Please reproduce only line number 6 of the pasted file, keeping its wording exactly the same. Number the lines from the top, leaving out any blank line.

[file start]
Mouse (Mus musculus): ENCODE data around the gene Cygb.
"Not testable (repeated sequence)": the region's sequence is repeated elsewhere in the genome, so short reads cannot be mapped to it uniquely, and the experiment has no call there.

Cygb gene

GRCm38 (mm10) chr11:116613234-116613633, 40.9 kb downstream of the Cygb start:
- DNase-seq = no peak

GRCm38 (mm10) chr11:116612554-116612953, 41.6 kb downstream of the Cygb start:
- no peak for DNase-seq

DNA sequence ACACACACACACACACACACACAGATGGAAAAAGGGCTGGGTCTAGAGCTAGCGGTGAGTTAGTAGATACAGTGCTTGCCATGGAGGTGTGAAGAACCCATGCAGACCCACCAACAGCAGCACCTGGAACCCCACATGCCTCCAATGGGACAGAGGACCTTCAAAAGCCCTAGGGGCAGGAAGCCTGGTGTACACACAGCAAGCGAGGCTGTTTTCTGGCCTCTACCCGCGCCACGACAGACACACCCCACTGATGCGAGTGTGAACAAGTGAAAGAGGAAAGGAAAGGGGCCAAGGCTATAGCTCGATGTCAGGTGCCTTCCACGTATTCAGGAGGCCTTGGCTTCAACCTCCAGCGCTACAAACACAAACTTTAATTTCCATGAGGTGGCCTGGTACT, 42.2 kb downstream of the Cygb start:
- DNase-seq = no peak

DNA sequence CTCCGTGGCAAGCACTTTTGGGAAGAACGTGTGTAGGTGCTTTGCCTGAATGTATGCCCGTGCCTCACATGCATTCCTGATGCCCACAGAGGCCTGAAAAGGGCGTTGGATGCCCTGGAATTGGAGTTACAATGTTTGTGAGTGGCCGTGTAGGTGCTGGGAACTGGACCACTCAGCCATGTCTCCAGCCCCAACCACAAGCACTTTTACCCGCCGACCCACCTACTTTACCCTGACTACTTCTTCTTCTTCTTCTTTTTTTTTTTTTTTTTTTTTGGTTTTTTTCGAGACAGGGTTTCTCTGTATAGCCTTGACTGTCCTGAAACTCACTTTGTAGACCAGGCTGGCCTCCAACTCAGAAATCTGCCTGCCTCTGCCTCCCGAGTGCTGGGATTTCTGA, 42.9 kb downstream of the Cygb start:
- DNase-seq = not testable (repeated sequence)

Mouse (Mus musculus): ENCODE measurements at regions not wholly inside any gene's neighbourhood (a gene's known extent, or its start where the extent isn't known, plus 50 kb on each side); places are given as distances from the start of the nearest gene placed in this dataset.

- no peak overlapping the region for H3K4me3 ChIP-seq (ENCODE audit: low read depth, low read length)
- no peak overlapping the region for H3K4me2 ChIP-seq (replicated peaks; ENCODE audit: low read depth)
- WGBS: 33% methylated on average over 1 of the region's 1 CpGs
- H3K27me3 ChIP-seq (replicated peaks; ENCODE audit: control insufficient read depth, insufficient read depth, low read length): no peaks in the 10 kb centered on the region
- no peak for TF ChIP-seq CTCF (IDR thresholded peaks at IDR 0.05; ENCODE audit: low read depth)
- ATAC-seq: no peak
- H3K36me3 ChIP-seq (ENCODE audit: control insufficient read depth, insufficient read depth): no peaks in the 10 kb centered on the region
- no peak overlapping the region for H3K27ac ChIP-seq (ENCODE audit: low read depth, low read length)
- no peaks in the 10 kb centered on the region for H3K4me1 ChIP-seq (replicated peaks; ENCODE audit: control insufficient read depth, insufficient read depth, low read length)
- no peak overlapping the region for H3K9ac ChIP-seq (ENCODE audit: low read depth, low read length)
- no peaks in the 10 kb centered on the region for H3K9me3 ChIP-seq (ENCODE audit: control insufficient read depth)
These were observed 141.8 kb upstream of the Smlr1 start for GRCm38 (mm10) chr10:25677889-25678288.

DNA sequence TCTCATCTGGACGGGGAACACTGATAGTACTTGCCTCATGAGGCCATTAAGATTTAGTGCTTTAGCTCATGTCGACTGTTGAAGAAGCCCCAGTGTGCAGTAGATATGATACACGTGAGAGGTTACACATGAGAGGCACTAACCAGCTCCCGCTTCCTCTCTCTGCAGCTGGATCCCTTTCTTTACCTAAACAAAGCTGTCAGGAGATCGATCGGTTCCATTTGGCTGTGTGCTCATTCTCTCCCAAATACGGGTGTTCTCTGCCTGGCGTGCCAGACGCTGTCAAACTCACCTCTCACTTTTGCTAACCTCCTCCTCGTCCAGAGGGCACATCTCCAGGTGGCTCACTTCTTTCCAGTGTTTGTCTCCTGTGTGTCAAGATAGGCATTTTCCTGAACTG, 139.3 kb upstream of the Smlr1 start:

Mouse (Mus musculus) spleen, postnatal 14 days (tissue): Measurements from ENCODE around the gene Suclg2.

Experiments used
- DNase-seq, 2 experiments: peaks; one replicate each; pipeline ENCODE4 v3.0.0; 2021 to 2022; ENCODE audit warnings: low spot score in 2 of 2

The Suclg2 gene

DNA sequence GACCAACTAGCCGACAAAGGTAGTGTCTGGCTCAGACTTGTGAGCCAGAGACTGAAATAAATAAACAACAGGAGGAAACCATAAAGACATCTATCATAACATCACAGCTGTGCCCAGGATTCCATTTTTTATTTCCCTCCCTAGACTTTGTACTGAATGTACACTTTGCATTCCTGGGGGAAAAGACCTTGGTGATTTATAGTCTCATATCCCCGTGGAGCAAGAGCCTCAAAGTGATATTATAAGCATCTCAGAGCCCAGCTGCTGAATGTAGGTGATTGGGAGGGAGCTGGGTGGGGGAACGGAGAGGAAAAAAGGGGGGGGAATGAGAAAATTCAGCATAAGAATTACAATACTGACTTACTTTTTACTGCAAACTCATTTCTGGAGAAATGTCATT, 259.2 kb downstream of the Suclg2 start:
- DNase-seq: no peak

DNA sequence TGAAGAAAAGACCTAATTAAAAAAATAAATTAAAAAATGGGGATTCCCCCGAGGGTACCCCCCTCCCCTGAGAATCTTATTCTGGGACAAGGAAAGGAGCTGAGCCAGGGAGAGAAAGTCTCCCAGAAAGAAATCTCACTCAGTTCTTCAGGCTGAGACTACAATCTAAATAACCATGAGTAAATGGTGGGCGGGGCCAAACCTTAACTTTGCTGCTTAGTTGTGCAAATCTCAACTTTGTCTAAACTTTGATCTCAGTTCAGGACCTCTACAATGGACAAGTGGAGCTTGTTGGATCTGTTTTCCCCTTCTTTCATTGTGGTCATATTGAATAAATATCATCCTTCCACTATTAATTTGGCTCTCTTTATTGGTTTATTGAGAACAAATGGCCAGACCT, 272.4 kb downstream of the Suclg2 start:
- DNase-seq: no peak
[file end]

GRCm38 (mm10) chr11:116612554-116612953, 41.6 kb downstream of the Cygb start: